In fact, he’s already breaking records. His performance in Saturday’s game shattered a freshman rushing record for yards in a single game that had stood untouched since two-time Heisman Trophy winner Archie Griffin ran for 239 against North Carolina in 1972.

And while Henderson’s 54 yards in the loss against Oregon might seem meager in comparison to the win over Tulsa, it was a solid performance given that OSU’s run game was pretty sorely lacking against the Ducks. He gets better each week, and I expect that to continue.

Henderson has the it-factor. He can burst through holes with impressive speed, in large part because he has good instincts and can dissect plays quickly. He’s also able to change direction and adjust as needed, which is going to be important as this season goes on. All of this, and he’s only three weeks into his college career.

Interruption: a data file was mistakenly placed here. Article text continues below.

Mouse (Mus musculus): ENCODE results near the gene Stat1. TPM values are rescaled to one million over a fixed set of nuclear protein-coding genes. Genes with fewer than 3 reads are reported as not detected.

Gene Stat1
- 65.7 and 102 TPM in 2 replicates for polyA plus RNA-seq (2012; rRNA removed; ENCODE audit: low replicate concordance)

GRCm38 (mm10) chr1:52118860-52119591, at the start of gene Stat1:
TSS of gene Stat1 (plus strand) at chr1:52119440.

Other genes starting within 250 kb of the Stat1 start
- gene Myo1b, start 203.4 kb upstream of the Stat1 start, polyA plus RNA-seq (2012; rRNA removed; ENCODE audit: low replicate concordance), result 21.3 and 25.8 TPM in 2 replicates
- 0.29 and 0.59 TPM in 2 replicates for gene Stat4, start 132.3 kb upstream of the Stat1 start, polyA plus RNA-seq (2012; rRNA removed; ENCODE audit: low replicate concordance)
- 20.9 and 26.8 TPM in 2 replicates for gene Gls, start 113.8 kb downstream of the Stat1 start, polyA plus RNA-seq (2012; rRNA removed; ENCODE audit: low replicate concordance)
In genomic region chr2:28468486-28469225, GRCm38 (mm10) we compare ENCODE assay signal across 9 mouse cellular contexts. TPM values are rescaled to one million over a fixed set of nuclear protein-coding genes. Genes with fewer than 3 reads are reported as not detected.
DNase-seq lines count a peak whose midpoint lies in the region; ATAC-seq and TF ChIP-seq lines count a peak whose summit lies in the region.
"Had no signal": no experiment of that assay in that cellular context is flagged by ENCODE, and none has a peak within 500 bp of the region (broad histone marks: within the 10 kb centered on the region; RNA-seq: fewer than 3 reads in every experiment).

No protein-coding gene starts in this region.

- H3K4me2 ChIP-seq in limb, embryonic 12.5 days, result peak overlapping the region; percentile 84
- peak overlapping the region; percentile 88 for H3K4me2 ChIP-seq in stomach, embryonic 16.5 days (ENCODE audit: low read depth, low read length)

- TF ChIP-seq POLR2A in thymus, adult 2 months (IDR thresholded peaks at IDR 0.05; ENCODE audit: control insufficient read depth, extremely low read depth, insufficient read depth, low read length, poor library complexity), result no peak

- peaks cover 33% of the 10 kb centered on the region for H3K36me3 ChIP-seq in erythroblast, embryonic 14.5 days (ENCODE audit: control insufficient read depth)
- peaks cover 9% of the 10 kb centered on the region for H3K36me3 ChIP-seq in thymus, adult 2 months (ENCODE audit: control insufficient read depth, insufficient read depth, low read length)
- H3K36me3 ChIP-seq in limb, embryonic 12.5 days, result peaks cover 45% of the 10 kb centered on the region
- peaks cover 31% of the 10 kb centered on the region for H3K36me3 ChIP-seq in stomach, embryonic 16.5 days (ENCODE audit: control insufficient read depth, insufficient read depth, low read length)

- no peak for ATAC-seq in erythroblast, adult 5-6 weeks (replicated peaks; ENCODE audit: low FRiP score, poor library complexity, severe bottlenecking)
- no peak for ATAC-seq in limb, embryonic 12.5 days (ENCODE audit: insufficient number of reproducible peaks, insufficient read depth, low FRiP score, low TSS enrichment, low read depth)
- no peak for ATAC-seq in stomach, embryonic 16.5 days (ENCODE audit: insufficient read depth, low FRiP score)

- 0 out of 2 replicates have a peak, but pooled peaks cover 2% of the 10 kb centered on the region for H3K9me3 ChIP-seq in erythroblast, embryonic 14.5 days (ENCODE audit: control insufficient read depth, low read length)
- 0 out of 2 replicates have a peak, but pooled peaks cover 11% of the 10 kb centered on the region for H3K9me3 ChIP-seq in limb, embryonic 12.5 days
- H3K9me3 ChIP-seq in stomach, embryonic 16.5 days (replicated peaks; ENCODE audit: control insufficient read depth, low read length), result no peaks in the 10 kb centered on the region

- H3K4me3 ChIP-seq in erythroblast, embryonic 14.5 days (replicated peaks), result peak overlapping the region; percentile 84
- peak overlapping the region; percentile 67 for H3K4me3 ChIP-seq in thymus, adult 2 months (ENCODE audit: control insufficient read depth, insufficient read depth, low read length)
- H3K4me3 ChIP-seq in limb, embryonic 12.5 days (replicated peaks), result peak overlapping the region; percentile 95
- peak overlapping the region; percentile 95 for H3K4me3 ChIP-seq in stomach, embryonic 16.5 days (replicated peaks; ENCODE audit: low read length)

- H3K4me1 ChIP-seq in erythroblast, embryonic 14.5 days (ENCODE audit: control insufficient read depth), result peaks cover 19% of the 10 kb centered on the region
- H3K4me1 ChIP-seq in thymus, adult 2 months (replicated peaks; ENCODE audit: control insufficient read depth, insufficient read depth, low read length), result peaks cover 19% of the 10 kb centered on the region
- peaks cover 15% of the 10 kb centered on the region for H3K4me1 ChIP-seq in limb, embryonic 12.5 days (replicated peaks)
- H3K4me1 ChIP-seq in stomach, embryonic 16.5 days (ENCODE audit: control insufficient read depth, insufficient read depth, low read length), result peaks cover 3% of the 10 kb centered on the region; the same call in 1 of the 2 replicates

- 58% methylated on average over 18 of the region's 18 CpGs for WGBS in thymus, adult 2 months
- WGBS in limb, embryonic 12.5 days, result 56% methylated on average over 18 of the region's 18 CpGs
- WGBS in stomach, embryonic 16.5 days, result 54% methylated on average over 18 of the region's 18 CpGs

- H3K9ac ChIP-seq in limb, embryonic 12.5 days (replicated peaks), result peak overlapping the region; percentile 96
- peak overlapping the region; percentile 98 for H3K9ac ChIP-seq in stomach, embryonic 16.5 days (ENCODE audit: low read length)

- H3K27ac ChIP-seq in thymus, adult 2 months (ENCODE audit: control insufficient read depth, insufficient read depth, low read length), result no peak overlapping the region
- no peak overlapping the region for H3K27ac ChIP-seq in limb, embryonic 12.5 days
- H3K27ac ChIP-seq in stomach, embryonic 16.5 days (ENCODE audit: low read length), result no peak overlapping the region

Henderson has a little bit of catching up to do if he’s going to beat Dobbins’ freshman year record, but it is well-within reach with a few more games like he had against Tulsa last weekend. At the same point in Dobbins’ freshman year, he had logged 425 rushing yards with three touchdowns (Ohio State lost the second game of that season as well, that time 31-16 to Oklahoma). I expect Henderson to rack up decent yardage again this weekend against Akron as well and stay in the mix for this record.

But it will be in Henderson’s sophomore or junior season that he reaches his full potential, and I think he has the ability to not just become the second Buckeye to break the 2,000-yards mark in one season, but also log a few more yards than Dobbins.

This is a massive undertaking for any running back, because the position can be fragmented — the wealth is often shared among several guys. When you start to go off like Henderson has, you wind up with a target on your back. But Henderson has been a force unmatched, blowing even seasoned Buckeyes like Master Teague out of the water. Teague, a two-time All-Big Ten selection and steady presence for OSU during his time in Columbus, logged 62 yards in 14 carries against Tulsa, for comparison. And Henderson doesn’t seem like the type to scare easy.